If you have never heard the name “Doctor Mabuse”, then independent film-maker Ansel Faraj’s Doctor Mabuse (2013) and Doctor Mabuse: Etiopomar (2014) are the perfect introductions to this iconic but somewhat forgotten twentieth century monster.
But first, a little introduction to the creature in question…
Doctor Mabuse was first cast into the world in Norbert Jacques Weimar era novel Doctor Mabuse, The Gambler. His literary antecedents include Professor Moriarty, “The Napoleon of Crime”, created by Sir Arthur Conan Doyle to rival is hero Sherlock Holmes and Pulp master criminals Doctor Fu Manchu (created by Sax Rohmer) and Fantomas (created by Marcel Allain and Pierre Souvestre). His literary descendants include James Bond’s arch-rival Ernst Stavro Bloefeld, created by Ian Fleming.
Jacques’s novel was adapted for cinema by the writer himself, Thea Von Harbou and her husband, legendary film-maker Fritz Lang, who would direct the two part epic released in 1922. Along with Doctor Caligari (The Cabinet of Doctor Caligar, Paul Weine, 1920), Graf Orlock (Nosferatu, F.W. Murnau, 1922) and Rotwang (Metropolis, Fritz Lang, 1927), Doctor Mabuse became one of the most terrifying monsters of Weimar era cinema – and of German Expressionism. His name is as synonymous with horror in Germany as Dracula or Frankenstein are in English speaking countries – a gothic villain, but with scope for contemporary crime and science fiction gadgetry.
In Norbert Jacques’s novel and Lang’s first Mabuse picture, The Doctor is very much a man – with an abnormal criminal intellect and a peculiar psychic hold over his victims, yes, but still a human being. A strange, symbolic and very expressionistic sequence in Lang’s sequel, The Testament of Doctor Mabuse (1933), however, depicted the death of the original doctor and the embracing by a maddened follower of his criminal legacy – as a ghostly Mabuse entered the man’s form. At the end of the film – the ghost seems to be on the loose again – anyone could become the next Mabuse! This theme of paranoia continued in Lang’s final film for the franchise, The Thousand Eyes of Doctor Mabuse (1960), where a whole new villain was operating under the name.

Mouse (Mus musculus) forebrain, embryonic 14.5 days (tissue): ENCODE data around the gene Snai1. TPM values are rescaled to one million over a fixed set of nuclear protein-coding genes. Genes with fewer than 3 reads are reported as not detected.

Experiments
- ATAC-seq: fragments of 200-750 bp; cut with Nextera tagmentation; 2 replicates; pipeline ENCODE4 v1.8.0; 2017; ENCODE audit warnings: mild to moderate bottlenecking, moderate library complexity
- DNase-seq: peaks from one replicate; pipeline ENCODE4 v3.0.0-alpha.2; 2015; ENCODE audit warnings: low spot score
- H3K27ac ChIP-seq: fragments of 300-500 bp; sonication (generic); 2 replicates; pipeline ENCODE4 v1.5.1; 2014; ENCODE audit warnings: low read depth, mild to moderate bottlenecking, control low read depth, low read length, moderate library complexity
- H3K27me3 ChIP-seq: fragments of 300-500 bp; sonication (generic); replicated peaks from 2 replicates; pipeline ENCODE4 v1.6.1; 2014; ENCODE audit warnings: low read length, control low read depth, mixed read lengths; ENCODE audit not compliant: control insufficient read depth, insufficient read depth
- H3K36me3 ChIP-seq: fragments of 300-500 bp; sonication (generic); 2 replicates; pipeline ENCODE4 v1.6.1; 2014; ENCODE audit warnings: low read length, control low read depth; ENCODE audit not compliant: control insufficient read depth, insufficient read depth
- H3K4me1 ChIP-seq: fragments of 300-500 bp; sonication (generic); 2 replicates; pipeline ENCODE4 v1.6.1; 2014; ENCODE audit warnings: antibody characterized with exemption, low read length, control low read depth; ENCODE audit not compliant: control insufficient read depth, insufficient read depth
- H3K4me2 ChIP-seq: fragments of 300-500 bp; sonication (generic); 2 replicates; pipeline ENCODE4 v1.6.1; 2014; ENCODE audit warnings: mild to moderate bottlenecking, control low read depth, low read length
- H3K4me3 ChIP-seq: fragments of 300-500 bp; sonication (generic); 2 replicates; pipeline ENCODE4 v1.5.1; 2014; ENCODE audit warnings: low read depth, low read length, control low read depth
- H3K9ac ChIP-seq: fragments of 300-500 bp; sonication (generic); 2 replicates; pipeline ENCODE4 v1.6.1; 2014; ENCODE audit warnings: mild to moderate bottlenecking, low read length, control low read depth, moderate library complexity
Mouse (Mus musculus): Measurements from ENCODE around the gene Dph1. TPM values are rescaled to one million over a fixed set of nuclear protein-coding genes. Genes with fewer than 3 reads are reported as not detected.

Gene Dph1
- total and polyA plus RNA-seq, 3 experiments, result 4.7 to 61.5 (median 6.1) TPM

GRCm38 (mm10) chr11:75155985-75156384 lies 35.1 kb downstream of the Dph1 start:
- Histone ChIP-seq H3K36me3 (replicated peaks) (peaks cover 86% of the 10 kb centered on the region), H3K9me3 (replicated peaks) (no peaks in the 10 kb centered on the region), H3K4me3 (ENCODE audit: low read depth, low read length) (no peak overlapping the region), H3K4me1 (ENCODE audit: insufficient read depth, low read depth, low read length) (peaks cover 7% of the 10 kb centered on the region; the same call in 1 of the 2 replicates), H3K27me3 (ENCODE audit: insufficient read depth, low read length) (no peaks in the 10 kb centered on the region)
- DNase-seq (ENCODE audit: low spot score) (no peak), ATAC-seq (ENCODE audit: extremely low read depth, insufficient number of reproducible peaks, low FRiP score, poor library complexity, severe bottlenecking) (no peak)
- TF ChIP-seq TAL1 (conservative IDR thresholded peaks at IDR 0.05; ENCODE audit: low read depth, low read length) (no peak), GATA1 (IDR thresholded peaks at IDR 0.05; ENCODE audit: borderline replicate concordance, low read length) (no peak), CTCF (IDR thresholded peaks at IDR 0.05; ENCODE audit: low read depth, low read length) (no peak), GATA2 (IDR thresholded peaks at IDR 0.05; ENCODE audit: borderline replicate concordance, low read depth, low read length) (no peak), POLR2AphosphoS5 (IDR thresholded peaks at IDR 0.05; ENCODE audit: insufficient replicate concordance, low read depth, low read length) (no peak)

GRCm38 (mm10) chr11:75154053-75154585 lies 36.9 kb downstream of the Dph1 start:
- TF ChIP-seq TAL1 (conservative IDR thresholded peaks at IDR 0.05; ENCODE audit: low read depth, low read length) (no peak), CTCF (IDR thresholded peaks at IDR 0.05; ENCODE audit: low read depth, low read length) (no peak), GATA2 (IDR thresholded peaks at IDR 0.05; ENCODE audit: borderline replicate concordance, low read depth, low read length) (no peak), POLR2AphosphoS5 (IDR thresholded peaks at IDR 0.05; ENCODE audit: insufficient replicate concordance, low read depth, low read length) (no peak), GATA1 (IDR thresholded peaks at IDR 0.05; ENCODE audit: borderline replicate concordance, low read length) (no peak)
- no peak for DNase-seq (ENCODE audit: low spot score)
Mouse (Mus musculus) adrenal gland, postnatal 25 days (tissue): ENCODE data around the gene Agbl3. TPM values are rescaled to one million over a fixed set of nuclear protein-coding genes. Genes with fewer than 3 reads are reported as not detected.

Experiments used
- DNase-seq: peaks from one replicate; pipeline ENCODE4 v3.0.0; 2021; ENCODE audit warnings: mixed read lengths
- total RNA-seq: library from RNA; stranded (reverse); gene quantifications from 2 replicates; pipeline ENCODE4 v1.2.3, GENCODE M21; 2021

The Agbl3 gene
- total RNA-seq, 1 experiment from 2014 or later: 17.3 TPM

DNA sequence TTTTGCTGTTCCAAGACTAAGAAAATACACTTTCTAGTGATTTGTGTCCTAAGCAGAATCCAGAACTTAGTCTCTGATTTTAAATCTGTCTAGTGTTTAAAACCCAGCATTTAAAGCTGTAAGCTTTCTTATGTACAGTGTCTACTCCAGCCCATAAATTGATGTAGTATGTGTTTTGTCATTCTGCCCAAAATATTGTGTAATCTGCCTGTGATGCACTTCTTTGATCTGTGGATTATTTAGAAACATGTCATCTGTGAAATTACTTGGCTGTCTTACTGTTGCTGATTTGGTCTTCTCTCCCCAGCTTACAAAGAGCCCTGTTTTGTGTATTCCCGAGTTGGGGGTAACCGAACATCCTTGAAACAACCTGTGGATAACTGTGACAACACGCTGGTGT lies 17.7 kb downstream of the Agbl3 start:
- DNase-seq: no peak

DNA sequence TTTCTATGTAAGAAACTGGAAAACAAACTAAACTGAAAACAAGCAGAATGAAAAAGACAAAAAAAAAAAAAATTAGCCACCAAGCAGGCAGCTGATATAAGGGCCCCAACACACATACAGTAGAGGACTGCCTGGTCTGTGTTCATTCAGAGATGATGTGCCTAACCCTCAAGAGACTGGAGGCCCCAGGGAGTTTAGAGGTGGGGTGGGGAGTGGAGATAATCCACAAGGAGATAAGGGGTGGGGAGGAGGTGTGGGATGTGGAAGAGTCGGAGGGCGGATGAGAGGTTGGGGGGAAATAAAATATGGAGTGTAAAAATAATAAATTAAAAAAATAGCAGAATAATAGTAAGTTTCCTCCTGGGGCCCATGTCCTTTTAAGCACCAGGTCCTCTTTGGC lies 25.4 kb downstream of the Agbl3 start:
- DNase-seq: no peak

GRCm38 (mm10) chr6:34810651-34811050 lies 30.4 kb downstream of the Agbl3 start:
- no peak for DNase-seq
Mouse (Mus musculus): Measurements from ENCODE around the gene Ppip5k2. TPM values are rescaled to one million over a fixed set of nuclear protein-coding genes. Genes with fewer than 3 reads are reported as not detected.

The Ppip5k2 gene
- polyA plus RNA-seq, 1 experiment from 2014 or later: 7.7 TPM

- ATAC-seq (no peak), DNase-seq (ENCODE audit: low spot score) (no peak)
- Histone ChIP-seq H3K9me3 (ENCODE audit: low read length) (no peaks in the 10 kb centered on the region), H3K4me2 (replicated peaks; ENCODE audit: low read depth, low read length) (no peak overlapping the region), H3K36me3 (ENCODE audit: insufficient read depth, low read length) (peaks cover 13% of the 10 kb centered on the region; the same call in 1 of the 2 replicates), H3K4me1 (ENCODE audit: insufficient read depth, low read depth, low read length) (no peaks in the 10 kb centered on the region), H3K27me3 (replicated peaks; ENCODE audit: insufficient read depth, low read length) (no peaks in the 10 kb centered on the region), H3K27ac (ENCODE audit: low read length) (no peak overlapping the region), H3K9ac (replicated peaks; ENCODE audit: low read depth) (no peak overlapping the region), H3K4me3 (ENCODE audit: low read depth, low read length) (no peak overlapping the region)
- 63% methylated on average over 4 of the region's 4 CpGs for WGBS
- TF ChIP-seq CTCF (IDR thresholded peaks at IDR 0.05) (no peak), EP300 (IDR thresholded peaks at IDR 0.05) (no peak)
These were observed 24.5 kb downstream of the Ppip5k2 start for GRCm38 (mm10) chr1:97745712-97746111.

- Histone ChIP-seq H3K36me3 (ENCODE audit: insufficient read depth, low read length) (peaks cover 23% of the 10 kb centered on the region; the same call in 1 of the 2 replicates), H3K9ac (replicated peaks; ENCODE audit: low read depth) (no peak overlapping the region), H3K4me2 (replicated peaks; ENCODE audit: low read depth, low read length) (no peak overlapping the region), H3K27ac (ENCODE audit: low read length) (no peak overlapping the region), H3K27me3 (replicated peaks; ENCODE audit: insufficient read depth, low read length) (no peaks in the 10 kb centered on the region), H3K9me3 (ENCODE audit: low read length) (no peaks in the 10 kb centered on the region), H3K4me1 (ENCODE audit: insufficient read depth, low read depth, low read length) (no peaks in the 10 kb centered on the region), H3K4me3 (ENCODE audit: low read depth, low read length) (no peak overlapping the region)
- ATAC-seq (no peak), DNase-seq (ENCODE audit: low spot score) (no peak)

This gave rise to subsequent Mabuse film-makers interpreting the monster as a strange, supernatural creature – the very spirit of crime and corruption. Even in later films, where Mabuse was a super villain like something out of a James Bond film or comic book, he retained this supernatural element – a criminal ghost seeking to possess hapless individuals. This trend has been criticised by some Mabuse scholars, and it was not what Lang intended by that fateful sequence. Arguably, however, it ensured the longevity of the franchise and gave Mabuse an iconic status that others in the German expressionist rogues gallery have not quite attained. It also brings us up to date with Faraj’s two fascinating new works.
Okay, so the introduction was not so little…
Ansel Faraj’s two new Mabuse films tell the story of a more overtly supernatural Doctor Mabuse. While the older franchise hinted at his supernatural nature through visual cues (such as his ghost moving in and out of bodies), Faraj’s Mabuse (Jerry Lacy) appears to be part of a society of supernatural beings at work in a modern city. As ever, he is at the heart of a conspiracy – he plans to take over the city and transform it into an ideal world. He is aided by a criminal gang, including the noirish femme fatale Christina Novello (Bahia Garrigan), and pursued by the reluctant Inspector Lohmann (Nathan Wilson) – an intelligent young chief of police chief who has his own part to play in Mabuse’s dastardly plan. All the while, three supernatural sisters (Kathryn Leigh-Scott, Lara Parker and Annie Waterman) interfere in proceedings, for better or worse…